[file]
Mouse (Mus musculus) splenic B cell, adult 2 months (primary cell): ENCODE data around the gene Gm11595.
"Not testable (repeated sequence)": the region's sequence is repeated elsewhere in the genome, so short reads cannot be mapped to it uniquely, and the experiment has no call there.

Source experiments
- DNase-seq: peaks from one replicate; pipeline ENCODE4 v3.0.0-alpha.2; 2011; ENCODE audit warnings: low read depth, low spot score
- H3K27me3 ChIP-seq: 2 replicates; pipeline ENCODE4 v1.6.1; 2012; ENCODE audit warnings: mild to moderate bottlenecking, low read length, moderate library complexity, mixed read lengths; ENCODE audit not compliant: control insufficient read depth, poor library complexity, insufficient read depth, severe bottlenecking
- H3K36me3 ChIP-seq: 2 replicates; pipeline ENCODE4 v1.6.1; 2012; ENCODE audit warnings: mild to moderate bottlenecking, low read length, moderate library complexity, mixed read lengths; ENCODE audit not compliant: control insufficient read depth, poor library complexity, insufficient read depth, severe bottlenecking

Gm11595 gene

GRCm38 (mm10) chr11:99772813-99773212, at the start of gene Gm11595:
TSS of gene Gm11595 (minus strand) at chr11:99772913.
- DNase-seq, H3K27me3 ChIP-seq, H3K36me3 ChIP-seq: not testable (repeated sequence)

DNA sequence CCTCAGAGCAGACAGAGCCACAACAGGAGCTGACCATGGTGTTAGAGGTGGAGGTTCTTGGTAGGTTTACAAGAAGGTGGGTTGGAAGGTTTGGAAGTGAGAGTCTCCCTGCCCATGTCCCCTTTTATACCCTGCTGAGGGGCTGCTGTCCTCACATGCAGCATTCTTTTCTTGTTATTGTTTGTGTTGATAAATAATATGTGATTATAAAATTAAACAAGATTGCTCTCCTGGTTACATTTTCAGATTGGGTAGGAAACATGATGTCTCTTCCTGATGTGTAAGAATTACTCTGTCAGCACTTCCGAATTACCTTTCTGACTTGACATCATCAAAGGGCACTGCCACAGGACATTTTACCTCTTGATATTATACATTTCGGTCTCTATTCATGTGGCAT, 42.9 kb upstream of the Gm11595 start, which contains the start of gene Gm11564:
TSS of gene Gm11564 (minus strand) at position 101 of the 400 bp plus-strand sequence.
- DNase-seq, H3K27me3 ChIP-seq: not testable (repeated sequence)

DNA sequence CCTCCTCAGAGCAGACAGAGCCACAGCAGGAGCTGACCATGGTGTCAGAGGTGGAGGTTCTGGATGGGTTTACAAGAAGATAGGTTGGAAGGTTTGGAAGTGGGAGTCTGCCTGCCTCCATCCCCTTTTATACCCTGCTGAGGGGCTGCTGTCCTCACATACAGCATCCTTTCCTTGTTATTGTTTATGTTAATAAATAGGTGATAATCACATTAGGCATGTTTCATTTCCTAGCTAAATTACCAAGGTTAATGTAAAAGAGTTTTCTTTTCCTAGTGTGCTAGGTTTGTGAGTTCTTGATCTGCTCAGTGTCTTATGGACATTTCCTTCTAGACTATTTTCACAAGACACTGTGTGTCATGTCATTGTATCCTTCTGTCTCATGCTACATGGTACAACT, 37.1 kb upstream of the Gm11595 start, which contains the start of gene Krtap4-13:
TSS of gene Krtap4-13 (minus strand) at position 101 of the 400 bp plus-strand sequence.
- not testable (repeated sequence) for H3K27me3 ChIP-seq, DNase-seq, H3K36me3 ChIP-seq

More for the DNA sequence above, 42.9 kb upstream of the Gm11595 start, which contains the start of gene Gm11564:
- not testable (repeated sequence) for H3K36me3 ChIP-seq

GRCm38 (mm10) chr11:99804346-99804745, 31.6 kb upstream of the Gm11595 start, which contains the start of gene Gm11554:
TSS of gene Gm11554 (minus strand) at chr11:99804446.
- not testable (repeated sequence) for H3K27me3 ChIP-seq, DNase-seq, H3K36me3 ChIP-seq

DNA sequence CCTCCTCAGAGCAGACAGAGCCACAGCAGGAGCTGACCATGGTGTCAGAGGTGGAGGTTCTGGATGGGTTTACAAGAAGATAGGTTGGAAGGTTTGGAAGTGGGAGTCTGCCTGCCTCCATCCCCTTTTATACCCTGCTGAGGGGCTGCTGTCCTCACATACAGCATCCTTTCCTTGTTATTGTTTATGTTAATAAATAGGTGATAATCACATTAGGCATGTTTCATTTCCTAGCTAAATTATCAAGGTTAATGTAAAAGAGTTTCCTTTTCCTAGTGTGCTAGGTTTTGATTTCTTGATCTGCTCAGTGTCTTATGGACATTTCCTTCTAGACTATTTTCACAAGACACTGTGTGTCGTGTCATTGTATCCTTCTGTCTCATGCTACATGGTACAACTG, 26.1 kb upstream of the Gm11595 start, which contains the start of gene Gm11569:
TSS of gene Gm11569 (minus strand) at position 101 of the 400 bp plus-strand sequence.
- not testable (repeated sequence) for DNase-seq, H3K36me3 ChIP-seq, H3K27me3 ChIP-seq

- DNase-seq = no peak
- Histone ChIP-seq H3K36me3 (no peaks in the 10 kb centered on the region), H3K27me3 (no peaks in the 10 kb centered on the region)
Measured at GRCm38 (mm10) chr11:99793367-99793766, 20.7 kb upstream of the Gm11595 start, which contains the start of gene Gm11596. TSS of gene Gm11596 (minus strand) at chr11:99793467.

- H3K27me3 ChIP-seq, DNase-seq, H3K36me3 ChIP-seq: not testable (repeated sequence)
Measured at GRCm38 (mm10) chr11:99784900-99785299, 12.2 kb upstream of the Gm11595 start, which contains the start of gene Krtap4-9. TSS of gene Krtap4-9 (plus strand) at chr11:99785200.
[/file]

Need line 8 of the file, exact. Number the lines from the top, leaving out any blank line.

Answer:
GRCm38 (mm10) chr11:99772813-99773212, at the start of gene Gm11595: